To Stephen Southall
Richmond Febr. 17. 1781
An extreme throng of business prevented my answering your Letter yesterday. The order then given of which you sent me a copy, was not a general order but a special one in behalf of the bearers whoever they were. I think it was in the case of the waggoners employed by Majr. Pierce at Baltimore who had made them a special promise. It is certainly just that all should receive a reasonable price for their Waggons. Twenty pounds at that time was but 6/8 old money, which is but little more than the half of what waggon hire used to be; and that article for very good reasons should be higher now than formerly. The waggoners whom you have referred to Mr. Rose were employed by the Continent. Why should not the Continent pay them the just and full price? Why should this State undertake to pay the difference between the price you allow and that which would be just and be under the disagreeable necessity of urging an allowance of it in future? We think it unreasonable and therefore forbade our Quartermaster to pay that difference except in the single instance before mentioned where the Waggoners had been engaged on the faith of the State. Major Claiborne allows now 50℔ of Tobo. a day: why not allow it in earlier instances? The people have a right to recover the true worth of their Services, and no doubt the laws have provided them a remedy. I suppose I have mentioned to one or two of them that the remedy must be against the person employing or impressing them.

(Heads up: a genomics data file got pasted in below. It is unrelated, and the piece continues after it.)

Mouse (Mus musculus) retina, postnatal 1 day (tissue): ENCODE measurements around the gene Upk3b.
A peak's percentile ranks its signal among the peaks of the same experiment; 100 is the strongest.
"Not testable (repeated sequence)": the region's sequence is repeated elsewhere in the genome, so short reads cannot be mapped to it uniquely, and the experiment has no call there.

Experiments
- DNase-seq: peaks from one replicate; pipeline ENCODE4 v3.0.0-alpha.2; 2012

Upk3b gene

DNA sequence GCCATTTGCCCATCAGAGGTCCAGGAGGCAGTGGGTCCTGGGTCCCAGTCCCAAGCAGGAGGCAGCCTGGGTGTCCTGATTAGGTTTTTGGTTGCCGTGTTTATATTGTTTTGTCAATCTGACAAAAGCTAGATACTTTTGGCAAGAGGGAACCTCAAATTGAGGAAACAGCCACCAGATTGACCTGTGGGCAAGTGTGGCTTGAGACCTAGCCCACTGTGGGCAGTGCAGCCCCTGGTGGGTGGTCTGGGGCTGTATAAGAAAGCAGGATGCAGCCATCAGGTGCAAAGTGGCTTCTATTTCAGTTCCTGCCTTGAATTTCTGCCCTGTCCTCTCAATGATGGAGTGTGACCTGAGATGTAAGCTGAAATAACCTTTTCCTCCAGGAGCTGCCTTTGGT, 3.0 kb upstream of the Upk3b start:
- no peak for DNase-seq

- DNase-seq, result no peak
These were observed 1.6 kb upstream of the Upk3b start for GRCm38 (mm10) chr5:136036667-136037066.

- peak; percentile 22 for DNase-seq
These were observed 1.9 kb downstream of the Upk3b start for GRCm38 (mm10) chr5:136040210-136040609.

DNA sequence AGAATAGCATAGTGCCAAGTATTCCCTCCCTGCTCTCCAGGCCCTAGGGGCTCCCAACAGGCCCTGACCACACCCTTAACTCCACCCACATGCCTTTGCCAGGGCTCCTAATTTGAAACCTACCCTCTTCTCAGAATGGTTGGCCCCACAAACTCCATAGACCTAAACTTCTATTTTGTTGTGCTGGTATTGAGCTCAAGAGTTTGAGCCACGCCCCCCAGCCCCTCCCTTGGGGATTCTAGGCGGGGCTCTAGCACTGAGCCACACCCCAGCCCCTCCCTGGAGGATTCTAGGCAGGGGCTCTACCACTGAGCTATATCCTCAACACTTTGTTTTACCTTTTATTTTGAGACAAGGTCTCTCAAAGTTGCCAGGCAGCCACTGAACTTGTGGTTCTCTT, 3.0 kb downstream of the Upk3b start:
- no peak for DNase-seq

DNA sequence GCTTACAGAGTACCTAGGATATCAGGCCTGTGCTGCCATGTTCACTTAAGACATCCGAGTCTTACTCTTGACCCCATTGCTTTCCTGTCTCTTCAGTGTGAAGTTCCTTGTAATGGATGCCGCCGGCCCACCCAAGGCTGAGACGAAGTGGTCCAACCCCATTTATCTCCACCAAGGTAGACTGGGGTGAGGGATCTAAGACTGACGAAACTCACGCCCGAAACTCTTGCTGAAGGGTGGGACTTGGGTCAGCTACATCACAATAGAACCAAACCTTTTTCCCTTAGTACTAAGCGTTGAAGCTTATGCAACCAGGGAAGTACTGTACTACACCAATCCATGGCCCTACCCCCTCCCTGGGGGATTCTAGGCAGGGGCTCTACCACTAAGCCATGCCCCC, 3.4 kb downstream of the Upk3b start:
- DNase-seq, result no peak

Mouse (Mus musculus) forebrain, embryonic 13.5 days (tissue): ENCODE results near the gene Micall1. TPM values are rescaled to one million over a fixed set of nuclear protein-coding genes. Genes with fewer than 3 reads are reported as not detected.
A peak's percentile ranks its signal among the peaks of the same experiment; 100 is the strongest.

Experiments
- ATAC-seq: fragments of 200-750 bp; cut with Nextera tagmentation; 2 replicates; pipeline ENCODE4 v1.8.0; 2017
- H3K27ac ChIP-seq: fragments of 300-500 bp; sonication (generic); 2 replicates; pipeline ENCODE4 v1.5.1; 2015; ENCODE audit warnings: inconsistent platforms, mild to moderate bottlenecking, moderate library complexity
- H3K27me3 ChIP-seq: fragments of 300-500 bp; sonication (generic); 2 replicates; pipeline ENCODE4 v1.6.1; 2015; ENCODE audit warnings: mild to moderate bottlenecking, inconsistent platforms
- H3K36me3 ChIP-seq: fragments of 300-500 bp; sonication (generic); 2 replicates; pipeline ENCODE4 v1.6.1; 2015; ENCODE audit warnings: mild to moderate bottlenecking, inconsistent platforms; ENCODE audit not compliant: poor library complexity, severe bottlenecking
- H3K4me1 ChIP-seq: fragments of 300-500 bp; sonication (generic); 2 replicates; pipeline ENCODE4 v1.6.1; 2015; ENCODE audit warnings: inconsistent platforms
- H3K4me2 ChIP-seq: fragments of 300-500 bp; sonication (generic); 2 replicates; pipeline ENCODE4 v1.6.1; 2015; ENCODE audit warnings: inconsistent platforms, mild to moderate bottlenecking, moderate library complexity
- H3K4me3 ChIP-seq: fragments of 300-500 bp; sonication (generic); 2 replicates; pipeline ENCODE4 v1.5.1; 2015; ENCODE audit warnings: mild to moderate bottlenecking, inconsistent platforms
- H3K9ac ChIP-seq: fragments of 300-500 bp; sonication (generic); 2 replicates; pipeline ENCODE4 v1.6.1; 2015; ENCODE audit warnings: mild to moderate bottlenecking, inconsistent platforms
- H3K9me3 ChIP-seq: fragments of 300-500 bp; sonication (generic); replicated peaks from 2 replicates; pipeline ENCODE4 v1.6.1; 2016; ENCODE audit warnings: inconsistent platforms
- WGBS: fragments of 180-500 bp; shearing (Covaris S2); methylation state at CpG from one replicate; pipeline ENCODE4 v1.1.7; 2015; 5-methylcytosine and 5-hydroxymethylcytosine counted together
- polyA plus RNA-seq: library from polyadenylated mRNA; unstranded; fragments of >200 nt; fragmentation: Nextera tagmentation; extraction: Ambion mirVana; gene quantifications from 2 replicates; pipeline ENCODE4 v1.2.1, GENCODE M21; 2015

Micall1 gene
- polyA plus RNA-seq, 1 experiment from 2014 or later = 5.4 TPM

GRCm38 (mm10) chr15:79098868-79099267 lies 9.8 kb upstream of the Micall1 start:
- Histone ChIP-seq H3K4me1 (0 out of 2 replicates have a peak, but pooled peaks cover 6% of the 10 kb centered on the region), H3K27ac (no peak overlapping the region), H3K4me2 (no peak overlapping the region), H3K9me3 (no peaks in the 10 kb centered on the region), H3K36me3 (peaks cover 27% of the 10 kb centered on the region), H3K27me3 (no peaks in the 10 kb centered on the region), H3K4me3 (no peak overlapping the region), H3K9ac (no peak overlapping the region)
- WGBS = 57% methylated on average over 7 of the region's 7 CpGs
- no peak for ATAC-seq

I am Sr. &c.,
FC (Vi). See Stephen Southall to TJ, 16? Feb., and Southall’s second letter on the same subject, following, apparently written before this reply was received.